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The effect of Candidatus Phytoplasma pruni infection on sweet cherry fruit

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Published in Phytopathology Journal online on May 7, 2021, by Wright AA, Shires MK, Beaver C, Bishop G, Dupont ST, Naranjo R, Harper S. 

Summarized by Corina Serban, August, 2021

 

Candidatus (Ca.) Phytoplasma (P.) pruni is the causal agent for the X-disease phytoplasma. In sweet cherries the symptoms are small and distorted fruit, with poor color and taste that results in unmarketable fruit. X-disease phytoplasma can spread by infected bud wood, root grafting between neighboring trees, and leafhopper vectors. The disease pathology is not well understood, especially at the cultivar level.

The Wright et al. 2021 study looked at the visual symptoms of X-disease across different sweet cherry cultivars and locations within eastern Washington. The sweet cherries evaluated in this study were four mahogany cultivars, ‘Bing’, ‘Benton’ ‘Cristalina’, and ‘Santina’, and two blush cultivars, ‘Rainier’ and ‘Early Robin’. Fruit color and size, as well as biochemical changes such sugar and acid content, and total phenolics were evaluated in this study. All those measured parameters were related to the titer of Ca. P. pruni present. The main findings from this study are that infection stage and symptom severity correlates with Ca. P. pruni titer (Figure 1.) Wright et al. 2021 observed this effect on fruit color and shape, where changes in color development are cultivar specific (Figure 2.). Importantly, infection could be divided into two stages of infection such as early and established stages based on pathogen titer. Also, the assessment of sugar and metabolites showed little difference in sugar content between healthy trees and early stage of infection. However, for trees that were in established stage of infection, fructose, glucose, and sorbitol showed a decrease concentration across most cultivars and locations. This study also showed that ‘Cristalina’ and ‘Santina’ cultivars had a decrease in citric acid content in established infections compared with early infections.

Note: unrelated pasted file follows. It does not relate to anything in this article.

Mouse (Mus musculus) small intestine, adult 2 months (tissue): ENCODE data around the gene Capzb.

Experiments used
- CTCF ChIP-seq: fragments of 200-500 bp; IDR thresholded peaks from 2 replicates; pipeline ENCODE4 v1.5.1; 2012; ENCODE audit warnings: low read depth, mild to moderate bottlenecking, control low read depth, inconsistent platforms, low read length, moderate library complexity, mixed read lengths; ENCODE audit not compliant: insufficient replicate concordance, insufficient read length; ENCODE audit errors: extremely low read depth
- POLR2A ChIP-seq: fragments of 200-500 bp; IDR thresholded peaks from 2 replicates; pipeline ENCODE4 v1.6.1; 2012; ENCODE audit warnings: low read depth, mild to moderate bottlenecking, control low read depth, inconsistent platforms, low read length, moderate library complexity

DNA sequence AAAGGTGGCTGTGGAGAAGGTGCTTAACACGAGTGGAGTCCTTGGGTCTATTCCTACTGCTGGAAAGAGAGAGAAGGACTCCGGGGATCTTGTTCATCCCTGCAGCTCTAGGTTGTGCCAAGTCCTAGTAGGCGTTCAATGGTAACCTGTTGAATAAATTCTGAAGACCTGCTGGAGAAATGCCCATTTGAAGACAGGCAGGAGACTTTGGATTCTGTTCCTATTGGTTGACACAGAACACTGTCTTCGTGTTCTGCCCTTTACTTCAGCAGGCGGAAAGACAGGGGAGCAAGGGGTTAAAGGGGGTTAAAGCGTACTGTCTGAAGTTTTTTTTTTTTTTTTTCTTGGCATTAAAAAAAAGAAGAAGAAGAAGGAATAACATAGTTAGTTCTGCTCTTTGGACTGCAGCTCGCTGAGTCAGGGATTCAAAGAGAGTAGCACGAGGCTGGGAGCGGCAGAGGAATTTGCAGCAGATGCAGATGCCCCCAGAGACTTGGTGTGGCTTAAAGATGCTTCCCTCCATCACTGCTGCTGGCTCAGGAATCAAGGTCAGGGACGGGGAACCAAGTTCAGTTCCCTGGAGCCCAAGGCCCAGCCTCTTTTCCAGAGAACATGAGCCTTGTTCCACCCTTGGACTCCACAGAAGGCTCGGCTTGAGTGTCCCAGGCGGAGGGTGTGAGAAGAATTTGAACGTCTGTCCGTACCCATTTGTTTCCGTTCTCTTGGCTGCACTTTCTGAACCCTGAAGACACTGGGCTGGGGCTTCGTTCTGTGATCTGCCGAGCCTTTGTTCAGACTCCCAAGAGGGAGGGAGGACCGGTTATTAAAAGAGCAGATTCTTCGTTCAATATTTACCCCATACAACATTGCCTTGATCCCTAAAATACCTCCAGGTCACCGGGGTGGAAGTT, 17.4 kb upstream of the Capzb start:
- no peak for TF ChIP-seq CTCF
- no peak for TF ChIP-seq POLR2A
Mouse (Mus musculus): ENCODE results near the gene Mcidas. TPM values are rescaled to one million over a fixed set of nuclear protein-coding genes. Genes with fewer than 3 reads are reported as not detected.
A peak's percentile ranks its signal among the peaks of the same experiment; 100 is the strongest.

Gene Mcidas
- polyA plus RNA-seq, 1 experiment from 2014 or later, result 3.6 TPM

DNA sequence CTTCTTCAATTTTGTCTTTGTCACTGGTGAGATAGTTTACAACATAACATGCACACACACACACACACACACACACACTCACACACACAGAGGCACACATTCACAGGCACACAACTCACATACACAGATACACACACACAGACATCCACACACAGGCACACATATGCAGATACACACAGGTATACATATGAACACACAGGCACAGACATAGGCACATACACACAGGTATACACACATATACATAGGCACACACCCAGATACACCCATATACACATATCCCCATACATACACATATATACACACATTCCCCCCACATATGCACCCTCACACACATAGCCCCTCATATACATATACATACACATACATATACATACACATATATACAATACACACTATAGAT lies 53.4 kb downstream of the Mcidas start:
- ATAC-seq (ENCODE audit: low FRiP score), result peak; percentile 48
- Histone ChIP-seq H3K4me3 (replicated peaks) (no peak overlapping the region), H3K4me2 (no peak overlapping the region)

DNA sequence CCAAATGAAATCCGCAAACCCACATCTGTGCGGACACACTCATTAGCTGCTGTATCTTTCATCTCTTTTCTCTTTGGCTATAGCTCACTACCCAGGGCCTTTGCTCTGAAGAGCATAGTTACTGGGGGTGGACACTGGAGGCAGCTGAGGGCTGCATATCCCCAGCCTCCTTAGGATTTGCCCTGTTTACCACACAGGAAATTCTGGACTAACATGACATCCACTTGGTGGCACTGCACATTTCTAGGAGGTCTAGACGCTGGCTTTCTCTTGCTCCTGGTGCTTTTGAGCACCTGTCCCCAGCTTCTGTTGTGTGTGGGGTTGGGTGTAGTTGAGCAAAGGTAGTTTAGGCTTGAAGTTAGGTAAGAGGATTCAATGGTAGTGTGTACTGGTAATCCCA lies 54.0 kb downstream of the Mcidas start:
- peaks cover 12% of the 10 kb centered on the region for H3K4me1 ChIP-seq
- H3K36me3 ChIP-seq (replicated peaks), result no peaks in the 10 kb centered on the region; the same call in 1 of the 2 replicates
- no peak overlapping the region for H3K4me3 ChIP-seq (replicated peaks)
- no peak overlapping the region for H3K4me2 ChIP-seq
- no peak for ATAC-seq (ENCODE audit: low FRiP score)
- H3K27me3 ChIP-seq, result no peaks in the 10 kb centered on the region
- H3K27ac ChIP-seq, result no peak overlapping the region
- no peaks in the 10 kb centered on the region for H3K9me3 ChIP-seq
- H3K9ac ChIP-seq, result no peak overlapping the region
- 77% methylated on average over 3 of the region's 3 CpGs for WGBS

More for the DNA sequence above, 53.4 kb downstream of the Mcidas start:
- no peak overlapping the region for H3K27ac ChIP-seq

The Wright et al. 2021 study is the first comprehensive evaluation of X-disease phytoplasma and biochemical content of fruit from different commercially grown sweet cherry cultivars known to be infected with Ca. P pruni. This study provides pathways for future research to better understand how X-disease is caused in sweet cherries and in other stone fruit.

Box plot with higher RQ values of Ca P. Pruni in severe and moderate symptoms
Figure 1. Comparison of Ca. P. pruni titer RQ values against symptom severity on commercial sweet cherry cultivars

 

Asymptomatic, mild to moderate, and severe symptoms of Ca P. pruni in different cherry cultivars
Reference

Wright AA, Shires MK, Beaver C, Bishop G, Dupont ST, Naranjo R, Harper S. The effect of Candidatus Phytoplasma pruni infection on sweet cherry fruit. Phytopathology. 2021 May 7. doi: 10.1094/PHYTO-03-21-0106-R. Epub ahead of print. PMID: 33961495

 

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